• Its engines are currently inadequate like most Chinese engines (how about that J-31 and its smokey RD-93s?)
  • The canard design introduces a major variable in regards to stealth abilities. Canards don’t make it not-stealth, they just make it very hard to maintain a good frontal RCS if they’re being used as elevators.

But I don’t want to focus on that right now. What I want to focus on is the fact that you, like EVVVVVERRRYYYONE ELSE, compared it to the Raptor.

This is what I love about the Raptor.

It’s the ultimate high water mark of military aviation to date. The Canadians can bitch and moan and cry into their Tim Horton’s about the Avro Arrow, and the Russians can flail about while screaming about Ukrainian neo-Nazis while making sacrifices at their state-issued Putin altars in the vain hope that they’ll some day field more than 12 PAK-FAs, but when you talk about the best, you’re talking about one plane, and one plane only:

The Lockheed Martin F-22A Raptor.

What the Raptor is capable of (which is a lot and I’m sure I’ll go into detail eventually on this) is ultimately irrelevant. It’s a symbol. A symbol of American power. 

It’s the kind of thing that’s unironically put onto t-shirts that say “THESE COLORS DON’T RUN” with a picture of a Bald Eagle wearing a flight suit in the foreground. It’s so symbolic of American excess and dominance over the rest of the world that people trying to say “this is a Raptor-killer” are unconsciously admitting what they’d never say to their countrymen - that the Raptor, when paired with modern American ordnance, is the most feared aircraft to ever fly the unfriendly skies, a plane so advanced (despite making its first flight in 1997) that production was ended in 2011 because nobody could make anything comparable. Our allies stroke themselves to the idea of having Raptors to the point that Japan regularly puts out model kits of the F-22A in JASDF colors, so that they can feverishly rend plastic from sprue and airbrush it while whispering with bated breath, “OH, AMERICA-SAN, WE WILL BE BEST ALLY, PLEASE GIVE US THE BEST RAPTOR INSTEAD OF F-2A WHICH COST US ALMOST AS MUCH.” There’s a reason we struck ISIS with F-22As first - we wanted to show them we meant business.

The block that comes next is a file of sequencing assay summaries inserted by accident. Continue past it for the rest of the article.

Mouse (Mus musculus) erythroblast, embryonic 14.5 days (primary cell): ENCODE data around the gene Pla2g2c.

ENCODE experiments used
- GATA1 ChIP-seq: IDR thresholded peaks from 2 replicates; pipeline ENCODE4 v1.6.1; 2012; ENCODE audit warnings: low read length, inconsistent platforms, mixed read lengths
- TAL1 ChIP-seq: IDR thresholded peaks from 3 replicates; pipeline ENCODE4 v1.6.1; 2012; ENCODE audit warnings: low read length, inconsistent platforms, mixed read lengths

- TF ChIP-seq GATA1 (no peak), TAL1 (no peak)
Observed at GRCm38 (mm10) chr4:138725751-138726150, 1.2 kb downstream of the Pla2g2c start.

The F-22A is the John Cena of fighter jets.

It’s not just that you can’t see it (because its time is now), but because it’s the pinnacle of modern military aviation, and something that you associate, for better or worse, with the word “America.” Every plane designed from the early 1990s to today is compared to the Raptor. You can’t have a discussion about modern air warfare or capabilities without talking about the low-vis gray elephant in the room, whom Rafale and Growler pilots brag to anyone within earshot about beating in an arena where the Raptor wasn’t allowed to perform in its optimal role (BVR engagements). When you talk about air superiority from a non-NATO perspective, you can’t just talk about beating Su-30s or F-16Cs, you’ve got to talk about your odds against the Raptor (and those odds are never good). 

It’s not invincible, but the triumph of the Raptor isn’t just technological, it’s rhetorical. Nobody wants to fight the Raptor. That, above all else, is what makes the Raptor - and by extension, America - #1.